By Dr. Max Hammonds

Many years ago, a book was published “Everything I Needed to Know I Learned in Kindergarten.” It contained some of the simple rules of life that we all learned when we were very young. “Hold hands when crossing the street.” “Brush your teeth after eating,” and many others. We learned as children that someone somewhere came up with some really good ideas that keep us safe and make us healthy.

But when we become adults, we somehow forget those simple rules. We get the idea that we have become smart enough to write our own rules. We can ignore those rules that were, after all, written for kids. Because now that we are adults, we are stronger, smarter, quicker, healthier, less vulnerable than when we were kids. Now we can do what we want to do – without consequences.

Don’t believe it. If it makes you more likely to be injured, if it unnecessarily endangers you or your loved ones, if it makes you sick, don’t do it.

We think we are indestructible and can engage in dangerous activity – like riding 4-wheelers or dirt bikes in rough, challenging terrain. If we are especially skilled, we drive these vehicles even faster, insuring that the consequences of a wreck will be even greater. 

We climb ladders, clamber about on roofs, and work in trees without proper precautions. We totter along on high heels and slouch at our desks. We work with caustic aromatic substances without using gloves and without proper ventilation. 

If it makes you more likely to be injured, don’t do it.

We take chances – while driving, while hiking, while biking – on our roofs, on our ladders, in our attics – using our tools, fixing our food, playing our outdoor games – with our family, with our friends. And we frequently don’t think of the danger we are courting until it suddenly strikes our carelessness. 

If it endangers you or your loved ones, don’t do it.

We take our medications, either taking too much or too little, without regard to instructions. We self-medicate using unknown or unproven ingredients. We ignore our medical professional’s advice on weight control, dietary restrictions, proper exercise, deciding that we know best. We don’t sleep as we should, don’t eat as we should, don’t relax as we should, don’t exercise as we should. We don’t wear our masks as we should nor social distance as we should.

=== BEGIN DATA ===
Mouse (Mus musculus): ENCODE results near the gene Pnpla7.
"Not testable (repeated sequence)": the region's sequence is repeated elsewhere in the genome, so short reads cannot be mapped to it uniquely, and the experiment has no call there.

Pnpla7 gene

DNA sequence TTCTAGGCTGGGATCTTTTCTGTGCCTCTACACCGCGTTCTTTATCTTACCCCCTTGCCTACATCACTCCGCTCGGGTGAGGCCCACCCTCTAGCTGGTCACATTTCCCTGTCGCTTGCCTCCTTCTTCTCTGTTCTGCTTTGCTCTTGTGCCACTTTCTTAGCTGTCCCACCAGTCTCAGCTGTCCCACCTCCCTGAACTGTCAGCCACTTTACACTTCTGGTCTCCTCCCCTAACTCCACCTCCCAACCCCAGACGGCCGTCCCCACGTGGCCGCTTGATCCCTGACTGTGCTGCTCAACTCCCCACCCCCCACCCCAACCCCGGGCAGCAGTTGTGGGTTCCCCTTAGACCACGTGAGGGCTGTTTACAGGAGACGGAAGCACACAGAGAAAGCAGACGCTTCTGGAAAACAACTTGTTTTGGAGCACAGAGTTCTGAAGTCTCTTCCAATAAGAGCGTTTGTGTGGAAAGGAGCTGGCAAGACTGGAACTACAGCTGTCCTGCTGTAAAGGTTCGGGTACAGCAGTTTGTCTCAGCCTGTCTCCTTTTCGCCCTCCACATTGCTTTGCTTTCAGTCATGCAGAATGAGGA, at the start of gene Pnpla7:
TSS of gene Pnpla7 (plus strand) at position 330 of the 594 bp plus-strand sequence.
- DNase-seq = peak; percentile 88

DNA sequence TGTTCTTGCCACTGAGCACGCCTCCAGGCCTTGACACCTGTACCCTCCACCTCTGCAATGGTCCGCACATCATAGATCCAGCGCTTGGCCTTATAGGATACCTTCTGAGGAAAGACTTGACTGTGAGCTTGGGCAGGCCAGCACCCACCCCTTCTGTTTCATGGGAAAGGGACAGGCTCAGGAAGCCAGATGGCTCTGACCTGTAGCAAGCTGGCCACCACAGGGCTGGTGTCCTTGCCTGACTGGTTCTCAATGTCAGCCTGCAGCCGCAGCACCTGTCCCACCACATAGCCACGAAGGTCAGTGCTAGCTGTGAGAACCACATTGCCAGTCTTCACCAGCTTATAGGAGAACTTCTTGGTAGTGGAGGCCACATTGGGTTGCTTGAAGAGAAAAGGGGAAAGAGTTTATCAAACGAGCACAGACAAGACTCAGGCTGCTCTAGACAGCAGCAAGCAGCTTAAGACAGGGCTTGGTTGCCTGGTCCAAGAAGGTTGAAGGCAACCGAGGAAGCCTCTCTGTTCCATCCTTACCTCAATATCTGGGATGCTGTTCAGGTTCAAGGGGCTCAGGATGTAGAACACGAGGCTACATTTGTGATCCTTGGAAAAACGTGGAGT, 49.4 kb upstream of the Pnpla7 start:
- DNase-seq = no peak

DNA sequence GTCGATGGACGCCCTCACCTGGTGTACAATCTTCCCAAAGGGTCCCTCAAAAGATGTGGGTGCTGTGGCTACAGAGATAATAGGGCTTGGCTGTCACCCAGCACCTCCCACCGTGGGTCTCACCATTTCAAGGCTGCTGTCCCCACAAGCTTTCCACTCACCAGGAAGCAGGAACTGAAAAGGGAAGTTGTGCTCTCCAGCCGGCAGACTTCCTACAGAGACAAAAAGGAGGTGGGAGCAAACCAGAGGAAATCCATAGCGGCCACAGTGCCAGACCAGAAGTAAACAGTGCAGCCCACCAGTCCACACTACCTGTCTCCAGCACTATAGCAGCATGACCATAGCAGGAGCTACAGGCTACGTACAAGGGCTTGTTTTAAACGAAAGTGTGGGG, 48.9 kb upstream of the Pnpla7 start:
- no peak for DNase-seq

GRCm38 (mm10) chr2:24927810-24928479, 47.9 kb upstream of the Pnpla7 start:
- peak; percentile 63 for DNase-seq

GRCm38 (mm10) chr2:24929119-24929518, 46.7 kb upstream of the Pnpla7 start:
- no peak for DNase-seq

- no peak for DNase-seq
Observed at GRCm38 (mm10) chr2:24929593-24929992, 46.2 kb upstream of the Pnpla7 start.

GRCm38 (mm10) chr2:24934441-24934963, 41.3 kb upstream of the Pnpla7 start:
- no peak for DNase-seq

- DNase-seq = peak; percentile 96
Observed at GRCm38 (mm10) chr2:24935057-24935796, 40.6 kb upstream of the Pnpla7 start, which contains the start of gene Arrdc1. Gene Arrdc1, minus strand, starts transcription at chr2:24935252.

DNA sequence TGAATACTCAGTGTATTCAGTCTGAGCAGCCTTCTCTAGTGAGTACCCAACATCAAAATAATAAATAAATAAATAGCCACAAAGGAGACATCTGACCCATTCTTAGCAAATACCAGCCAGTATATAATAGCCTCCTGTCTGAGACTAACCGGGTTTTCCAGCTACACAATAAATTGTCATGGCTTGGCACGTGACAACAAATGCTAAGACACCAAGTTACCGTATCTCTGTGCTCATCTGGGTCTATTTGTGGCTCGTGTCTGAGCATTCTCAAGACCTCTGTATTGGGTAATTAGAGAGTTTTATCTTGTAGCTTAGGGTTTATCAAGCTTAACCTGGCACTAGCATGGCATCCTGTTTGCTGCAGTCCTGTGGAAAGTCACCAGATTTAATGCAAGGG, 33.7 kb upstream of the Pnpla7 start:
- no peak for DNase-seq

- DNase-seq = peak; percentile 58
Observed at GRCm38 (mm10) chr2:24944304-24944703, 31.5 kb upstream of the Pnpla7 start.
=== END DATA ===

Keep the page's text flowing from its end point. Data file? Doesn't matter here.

If it makes you sick, don’t do it.

We eat and drink and smoke what we like when we like, go where we want with whom we want when we want. We work until we are exhausted and play until we are drop. We binge on whatever appeals to us. We ignore common sense and delight in our freedom of expression. We are invulnerable and the rules don’t apply to us. Besides, what could happen? 

These are the simple rules of living on this earth: 

  • The world is unkind to the ignorant and the rebellious. 
  • When challenged by the foolish and/or defiant lifestyle, the body always wins. 
  • All unwise choices will have consequences; we will pay the piper. 
  • Regardless of age, sex, ethnicity, socio-economic status, no one is immune to consequence. 

Look around; observe what’s happening to others. Consider what is prudent practice. Make wise choices. If it’s likely to cause injury, if it unnecessarily endangers you or others, if it makes you sick, don’t do it.

Max Hammonds, MD (retired) MPH.